Great! If you’re having trouble, don’t worry and definitely don’t judge yourself. Just read on, keep trying and you’ll get it with some practice.

Now, let’s check in with what is happening below your neck. If you slow down enough and give yourself a good 15 seconds or more, you might begin to notice changes in your posture and physical sensations. I cannot stress enough how important it is to slow down for this part, as the body takes much longer to be perceived than the thoughts in your head.

Scan your whole body slowly — very slowly — from head to toe, seeing if you notice any sensations that go with the emotions you’ve noticed--they can be extremely subtle. You might sense a weight or a lightness, a muscular tightening or relaxing, energy up, out, or swirling cyclically, fast heartbeat, quick or shallow breathing, butterflies or a knot in your stomach, just to name a few common physical reactions. You also might notice impulses to move: to fold in on yourself; to retreat; to set a boundary; to stand, sit, yawn, or jump around (if you are exited), and even to make a fist if you are working with anger. Rest assured all emotions have associated physical sensations. In fact, what defines an emotion is really just a collection of physical sensations that we come to recognize as a specific emotion.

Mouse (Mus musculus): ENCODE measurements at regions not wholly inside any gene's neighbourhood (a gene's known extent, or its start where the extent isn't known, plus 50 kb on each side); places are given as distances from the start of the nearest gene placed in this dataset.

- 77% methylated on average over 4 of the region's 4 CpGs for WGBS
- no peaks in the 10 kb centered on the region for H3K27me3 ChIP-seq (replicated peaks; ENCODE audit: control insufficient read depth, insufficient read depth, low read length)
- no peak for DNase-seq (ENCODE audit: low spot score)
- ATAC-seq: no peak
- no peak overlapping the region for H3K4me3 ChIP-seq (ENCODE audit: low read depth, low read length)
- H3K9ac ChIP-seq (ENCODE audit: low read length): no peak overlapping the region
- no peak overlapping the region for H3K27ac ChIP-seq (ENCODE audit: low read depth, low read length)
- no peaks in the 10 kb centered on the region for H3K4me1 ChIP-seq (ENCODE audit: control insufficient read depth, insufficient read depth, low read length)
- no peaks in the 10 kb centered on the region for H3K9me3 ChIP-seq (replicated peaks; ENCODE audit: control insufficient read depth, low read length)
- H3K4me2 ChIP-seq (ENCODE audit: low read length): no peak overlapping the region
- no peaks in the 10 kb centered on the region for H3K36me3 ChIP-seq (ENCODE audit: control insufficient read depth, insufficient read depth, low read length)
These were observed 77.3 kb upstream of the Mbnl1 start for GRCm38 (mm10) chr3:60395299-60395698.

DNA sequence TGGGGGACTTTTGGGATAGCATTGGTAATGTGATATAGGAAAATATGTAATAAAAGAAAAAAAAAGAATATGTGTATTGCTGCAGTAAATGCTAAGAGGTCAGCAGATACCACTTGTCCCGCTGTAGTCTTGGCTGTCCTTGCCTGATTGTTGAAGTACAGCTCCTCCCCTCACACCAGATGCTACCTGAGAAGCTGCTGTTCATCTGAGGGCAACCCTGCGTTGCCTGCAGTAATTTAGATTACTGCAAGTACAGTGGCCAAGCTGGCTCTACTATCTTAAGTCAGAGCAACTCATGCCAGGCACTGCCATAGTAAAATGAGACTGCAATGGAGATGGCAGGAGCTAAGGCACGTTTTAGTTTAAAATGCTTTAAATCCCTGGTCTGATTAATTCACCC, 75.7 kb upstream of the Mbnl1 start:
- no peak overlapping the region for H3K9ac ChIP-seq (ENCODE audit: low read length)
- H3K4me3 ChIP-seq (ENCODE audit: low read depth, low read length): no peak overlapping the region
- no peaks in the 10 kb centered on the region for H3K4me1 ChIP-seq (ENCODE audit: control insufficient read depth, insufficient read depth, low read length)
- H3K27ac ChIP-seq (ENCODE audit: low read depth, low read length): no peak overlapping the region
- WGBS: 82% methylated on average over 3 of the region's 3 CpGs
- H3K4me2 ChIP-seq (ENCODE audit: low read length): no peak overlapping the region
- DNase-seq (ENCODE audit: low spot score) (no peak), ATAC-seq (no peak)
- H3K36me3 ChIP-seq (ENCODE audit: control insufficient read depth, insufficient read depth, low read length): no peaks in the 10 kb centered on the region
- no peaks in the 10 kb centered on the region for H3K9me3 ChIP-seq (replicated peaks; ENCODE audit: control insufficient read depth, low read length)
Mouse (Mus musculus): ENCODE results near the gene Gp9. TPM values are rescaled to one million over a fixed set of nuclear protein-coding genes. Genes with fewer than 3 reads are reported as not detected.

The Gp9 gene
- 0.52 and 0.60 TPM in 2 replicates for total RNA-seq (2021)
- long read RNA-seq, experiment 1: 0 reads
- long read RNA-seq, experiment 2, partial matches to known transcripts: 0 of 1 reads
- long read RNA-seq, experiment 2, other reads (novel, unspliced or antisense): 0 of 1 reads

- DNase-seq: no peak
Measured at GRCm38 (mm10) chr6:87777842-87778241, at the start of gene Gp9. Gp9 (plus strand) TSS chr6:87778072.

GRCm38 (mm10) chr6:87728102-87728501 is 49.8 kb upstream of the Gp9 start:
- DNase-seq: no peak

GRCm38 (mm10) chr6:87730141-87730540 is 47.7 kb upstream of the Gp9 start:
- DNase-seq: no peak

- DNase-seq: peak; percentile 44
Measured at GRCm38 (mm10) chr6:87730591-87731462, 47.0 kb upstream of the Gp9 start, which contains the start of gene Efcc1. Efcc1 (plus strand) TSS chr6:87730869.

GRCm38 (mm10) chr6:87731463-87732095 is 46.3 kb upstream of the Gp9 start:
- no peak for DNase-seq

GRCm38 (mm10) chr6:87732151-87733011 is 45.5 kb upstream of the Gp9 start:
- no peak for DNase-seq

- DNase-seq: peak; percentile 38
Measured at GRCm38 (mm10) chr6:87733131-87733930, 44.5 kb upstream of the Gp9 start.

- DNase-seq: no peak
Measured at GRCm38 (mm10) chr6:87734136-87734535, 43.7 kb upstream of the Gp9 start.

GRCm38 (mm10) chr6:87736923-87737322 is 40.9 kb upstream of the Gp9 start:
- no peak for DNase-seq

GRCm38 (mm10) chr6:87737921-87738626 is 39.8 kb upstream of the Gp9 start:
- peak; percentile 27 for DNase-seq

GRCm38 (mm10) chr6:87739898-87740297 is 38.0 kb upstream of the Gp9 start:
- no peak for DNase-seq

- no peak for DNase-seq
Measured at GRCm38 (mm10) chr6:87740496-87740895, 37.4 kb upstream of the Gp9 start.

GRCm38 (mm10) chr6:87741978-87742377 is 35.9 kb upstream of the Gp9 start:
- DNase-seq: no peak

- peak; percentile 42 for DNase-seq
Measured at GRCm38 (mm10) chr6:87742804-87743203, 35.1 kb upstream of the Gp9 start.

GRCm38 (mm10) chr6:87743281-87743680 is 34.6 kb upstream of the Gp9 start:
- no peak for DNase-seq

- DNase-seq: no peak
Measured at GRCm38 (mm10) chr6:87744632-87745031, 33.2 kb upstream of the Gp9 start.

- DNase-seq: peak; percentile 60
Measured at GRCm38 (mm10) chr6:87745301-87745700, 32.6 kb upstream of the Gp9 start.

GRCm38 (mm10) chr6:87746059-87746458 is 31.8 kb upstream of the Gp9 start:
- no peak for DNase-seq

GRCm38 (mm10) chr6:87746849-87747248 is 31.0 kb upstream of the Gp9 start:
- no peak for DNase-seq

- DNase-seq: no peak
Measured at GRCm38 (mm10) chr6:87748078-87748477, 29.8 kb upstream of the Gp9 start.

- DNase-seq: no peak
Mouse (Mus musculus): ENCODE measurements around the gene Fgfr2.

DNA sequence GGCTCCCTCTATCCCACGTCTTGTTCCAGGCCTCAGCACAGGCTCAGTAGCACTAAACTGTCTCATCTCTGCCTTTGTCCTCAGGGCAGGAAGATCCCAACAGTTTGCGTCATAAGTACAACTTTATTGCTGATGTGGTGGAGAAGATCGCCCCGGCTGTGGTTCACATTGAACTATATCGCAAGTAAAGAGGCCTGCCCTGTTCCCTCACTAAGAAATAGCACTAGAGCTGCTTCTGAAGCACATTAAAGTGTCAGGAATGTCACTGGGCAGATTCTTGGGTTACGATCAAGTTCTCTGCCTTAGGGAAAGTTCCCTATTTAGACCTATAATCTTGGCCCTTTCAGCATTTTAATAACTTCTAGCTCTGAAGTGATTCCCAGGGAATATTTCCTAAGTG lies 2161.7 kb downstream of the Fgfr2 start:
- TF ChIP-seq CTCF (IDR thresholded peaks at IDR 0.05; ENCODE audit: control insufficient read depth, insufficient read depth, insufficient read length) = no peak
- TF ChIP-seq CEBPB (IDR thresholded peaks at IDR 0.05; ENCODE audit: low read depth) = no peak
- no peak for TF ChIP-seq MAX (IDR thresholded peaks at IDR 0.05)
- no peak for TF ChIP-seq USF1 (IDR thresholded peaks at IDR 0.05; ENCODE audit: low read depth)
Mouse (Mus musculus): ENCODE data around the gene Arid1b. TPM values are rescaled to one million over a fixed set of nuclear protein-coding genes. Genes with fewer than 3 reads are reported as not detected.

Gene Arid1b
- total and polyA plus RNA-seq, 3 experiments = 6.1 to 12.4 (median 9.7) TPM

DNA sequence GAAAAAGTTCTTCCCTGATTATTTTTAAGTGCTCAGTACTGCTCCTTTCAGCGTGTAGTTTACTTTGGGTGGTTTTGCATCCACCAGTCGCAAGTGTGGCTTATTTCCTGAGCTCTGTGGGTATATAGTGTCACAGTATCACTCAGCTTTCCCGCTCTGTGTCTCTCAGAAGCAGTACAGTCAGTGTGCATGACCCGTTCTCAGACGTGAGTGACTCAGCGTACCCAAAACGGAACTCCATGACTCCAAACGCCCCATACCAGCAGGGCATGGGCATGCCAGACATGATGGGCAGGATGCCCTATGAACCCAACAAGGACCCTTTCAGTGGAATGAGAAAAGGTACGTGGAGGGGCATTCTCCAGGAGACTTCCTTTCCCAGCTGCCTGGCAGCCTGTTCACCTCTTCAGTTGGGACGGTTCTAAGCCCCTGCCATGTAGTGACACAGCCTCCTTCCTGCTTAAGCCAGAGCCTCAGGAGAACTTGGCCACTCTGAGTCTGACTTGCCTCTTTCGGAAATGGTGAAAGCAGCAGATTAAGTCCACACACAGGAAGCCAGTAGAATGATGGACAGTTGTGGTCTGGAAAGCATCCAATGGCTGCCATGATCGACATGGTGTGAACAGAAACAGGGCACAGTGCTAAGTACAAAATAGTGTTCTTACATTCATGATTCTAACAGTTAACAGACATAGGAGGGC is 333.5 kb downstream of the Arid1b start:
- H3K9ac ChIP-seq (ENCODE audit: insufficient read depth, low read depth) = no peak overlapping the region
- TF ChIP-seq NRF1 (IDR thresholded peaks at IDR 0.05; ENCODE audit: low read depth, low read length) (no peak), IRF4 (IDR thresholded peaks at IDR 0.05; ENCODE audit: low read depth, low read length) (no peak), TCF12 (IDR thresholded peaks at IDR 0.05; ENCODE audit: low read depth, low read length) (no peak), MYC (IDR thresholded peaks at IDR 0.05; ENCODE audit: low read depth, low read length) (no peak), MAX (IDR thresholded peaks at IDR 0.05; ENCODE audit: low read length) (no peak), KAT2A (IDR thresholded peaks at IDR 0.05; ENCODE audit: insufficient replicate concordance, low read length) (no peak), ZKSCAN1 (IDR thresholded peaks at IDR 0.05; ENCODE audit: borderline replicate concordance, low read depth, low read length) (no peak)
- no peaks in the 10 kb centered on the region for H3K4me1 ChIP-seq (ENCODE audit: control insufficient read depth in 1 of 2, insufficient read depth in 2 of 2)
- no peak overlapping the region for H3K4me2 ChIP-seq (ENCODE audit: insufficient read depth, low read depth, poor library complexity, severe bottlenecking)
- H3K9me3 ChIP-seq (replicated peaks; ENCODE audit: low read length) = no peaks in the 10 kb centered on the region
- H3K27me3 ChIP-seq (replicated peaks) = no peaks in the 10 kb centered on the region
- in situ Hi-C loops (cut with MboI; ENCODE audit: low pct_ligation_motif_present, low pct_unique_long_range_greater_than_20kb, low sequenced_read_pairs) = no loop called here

Lastly, know there are no right or wrong answers, just subjective perception of your internal experience. Anything you notice is right, by definition.

Now, here is the explanation for what you just experienced:

Your Self is the part of you that conjured up the memory at my request and noticed the images, noticed the emotions and noticed the body sensations.

Your thinking brain spontaneously generated thoughts that arose during the exercise like “I can’t do this” or “this exercise is stupid” or “this is really interesting” or “This is too hard” or “I think I’ll make chicken for dinner.”

Your emotional brain triggered the emotions connected to the memory.

Your body brain caused the changes you noticed in your body.

Learning to work with thoughts, emotions, and physical sensations no doubt requires courage, patience, and self-compassion. The benefits are enormous, however, as this is the work that allows us to become grounded in our most calm, confident, and openhearted Self.

Great job for trying! A+

Click here to check out Part 4 on triggers, the things in the environment that cause our three brains to react and upset us. I show you how we can diminish them.

For an accessible, story-driven, deep dive on understanding emotions to enhance your wellbeing, check out: It's Not Always Depression: Working the Change Triangle to Listen to the Body, Discover Core Emotions, and Connect to Your Authentic Self (Random House & Penguin UK, 2018).

2,066 views